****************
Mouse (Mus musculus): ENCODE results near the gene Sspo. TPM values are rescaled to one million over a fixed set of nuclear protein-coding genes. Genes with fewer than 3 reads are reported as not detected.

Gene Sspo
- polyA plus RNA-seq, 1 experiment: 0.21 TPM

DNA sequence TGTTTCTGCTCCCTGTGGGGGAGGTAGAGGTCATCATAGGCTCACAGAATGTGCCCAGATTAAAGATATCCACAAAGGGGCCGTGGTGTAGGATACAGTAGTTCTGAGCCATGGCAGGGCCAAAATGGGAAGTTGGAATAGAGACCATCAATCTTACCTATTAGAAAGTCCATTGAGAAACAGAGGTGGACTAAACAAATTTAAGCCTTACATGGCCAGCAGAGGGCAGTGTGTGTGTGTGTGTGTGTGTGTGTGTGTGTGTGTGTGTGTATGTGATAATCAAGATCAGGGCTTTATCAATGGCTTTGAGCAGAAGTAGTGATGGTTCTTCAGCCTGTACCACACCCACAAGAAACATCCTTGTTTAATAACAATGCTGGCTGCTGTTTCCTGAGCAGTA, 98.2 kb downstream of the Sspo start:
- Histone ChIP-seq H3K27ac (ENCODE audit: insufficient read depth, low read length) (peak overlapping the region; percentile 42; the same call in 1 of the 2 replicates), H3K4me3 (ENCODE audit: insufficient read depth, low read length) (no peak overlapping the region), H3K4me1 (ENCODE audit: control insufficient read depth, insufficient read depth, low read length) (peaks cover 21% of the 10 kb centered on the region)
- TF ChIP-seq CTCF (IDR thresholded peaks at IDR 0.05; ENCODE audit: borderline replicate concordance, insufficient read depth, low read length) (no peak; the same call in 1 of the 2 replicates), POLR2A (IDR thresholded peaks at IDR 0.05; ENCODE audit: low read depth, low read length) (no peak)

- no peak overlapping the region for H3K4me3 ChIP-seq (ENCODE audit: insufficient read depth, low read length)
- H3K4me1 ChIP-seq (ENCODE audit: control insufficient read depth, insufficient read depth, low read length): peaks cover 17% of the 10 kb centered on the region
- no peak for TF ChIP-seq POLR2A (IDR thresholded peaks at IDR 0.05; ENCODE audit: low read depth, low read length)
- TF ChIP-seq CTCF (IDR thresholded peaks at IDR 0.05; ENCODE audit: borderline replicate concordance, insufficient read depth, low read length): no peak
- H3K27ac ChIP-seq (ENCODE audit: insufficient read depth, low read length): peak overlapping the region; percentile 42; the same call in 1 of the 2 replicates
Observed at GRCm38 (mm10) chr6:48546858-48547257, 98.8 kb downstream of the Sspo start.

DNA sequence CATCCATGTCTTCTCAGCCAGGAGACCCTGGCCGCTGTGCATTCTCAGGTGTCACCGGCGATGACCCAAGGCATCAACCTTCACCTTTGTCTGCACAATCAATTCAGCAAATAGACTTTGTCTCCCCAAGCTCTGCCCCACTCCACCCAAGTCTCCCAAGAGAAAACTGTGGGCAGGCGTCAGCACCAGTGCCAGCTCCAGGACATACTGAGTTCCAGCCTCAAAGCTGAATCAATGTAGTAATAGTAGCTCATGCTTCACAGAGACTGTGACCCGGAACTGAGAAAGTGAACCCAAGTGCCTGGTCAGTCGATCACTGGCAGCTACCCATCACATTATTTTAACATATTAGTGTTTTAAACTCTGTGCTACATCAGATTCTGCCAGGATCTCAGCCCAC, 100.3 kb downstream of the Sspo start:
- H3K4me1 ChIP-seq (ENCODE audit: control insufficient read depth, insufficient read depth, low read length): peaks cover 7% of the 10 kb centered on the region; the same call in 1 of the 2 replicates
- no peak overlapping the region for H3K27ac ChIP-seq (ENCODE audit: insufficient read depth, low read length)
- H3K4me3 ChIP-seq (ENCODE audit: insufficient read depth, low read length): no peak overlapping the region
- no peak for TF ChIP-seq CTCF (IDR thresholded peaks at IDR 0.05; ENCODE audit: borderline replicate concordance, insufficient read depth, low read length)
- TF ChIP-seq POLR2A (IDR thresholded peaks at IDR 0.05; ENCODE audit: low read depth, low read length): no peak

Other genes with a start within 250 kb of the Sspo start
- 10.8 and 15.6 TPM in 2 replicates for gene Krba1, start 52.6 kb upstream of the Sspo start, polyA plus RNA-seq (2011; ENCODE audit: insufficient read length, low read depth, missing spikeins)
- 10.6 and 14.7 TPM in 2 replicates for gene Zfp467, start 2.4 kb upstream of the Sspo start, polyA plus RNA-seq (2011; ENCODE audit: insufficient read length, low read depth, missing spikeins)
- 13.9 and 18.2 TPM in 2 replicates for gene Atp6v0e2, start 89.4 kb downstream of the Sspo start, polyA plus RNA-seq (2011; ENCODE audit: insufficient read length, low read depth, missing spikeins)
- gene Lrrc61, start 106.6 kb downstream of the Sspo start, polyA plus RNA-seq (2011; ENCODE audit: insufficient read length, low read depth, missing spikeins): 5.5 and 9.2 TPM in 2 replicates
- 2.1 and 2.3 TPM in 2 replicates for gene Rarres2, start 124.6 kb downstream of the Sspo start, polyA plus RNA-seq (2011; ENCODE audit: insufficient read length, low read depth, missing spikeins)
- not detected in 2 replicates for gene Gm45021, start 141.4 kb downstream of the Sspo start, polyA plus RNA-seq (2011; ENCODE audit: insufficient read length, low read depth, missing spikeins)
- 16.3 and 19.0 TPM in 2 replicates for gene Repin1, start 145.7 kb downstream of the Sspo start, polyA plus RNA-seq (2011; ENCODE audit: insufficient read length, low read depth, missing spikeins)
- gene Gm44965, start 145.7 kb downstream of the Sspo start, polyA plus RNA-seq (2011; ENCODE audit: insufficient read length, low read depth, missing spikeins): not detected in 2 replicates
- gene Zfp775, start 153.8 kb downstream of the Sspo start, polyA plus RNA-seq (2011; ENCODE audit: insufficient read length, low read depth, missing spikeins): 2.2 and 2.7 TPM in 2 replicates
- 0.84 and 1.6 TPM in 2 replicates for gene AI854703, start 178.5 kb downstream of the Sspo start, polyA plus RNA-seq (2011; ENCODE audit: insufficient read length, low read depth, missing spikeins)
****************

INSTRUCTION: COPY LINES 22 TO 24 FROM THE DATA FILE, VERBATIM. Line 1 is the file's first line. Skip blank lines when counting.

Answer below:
- 13.9 and 18.2 TPM in 2 replicates for gene Atp6v0e2, start 89.4 kb downstream of the Sspo start, polyA plus RNA-seq (2011; ENCODE audit: insufficient read length, low read depth, missing spikeins)
- gene Lrrc61, start 106.6 kb downstream of the Sspo start, polyA plus RNA-seq (2011; ENCODE audit: insufficient read length, low read depth, missing spikeins): 5.5 and 9.2 TPM in 2 replicates
- 2.1 and 2.3 TPM in 2 replicates for gene Rarres2, start 124.6 kb downstream of the Sspo start, polyA plus RNA-seq (2011; ENCODE audit: insufficient read length, low read depth, missing spikeins)